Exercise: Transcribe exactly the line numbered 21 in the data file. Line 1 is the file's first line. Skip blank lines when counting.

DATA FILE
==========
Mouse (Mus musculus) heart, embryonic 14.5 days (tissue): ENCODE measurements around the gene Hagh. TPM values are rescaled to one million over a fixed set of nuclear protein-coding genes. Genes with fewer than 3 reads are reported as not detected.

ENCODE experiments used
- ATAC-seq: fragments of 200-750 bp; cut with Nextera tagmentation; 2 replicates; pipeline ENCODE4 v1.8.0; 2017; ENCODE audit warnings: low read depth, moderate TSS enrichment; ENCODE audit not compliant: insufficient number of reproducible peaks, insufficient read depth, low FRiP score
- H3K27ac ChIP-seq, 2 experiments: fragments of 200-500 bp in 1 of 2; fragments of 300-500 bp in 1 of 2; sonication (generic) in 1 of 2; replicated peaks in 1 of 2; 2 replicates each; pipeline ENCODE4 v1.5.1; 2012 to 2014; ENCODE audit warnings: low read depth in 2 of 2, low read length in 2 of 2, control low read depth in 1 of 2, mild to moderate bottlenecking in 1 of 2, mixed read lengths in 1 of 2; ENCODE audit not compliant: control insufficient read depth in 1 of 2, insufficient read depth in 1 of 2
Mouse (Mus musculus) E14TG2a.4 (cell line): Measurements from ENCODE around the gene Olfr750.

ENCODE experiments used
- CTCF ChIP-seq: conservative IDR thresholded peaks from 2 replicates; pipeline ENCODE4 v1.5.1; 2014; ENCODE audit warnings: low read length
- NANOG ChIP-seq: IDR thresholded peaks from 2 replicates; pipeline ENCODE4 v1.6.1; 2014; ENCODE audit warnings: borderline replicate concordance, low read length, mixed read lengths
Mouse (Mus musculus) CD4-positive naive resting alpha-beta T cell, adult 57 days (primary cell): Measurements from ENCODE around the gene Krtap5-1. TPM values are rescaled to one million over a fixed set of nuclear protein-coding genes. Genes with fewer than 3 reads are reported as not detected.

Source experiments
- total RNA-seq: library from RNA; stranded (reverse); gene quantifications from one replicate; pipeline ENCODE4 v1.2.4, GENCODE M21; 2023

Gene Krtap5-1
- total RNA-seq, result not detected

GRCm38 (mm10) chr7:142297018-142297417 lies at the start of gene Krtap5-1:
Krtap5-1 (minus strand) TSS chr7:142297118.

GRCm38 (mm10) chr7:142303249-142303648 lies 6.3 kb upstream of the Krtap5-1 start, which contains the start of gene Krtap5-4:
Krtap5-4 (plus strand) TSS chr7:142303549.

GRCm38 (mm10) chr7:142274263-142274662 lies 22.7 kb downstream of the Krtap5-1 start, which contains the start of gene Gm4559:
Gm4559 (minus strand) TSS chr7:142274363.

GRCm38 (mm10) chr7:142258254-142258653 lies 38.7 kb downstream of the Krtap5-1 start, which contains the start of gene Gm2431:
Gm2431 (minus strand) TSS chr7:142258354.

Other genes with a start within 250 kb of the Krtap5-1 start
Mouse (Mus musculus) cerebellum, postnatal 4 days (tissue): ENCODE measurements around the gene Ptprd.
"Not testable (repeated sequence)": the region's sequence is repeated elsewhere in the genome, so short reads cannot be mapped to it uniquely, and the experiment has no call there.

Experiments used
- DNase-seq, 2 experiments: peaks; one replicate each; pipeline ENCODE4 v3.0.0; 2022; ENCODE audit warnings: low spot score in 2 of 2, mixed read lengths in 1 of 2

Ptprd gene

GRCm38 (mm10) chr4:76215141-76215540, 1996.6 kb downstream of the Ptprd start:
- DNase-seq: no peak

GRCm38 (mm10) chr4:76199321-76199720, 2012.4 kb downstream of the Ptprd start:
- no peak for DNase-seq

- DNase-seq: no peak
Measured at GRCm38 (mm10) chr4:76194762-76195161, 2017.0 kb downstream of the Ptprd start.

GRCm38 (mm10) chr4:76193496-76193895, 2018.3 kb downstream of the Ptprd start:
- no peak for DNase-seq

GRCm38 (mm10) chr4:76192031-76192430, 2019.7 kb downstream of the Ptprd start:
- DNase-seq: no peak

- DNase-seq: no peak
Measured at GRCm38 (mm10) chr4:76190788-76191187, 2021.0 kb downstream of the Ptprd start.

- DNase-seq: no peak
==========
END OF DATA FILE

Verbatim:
Gm2431 (minus strand) TSS chr7:142258354.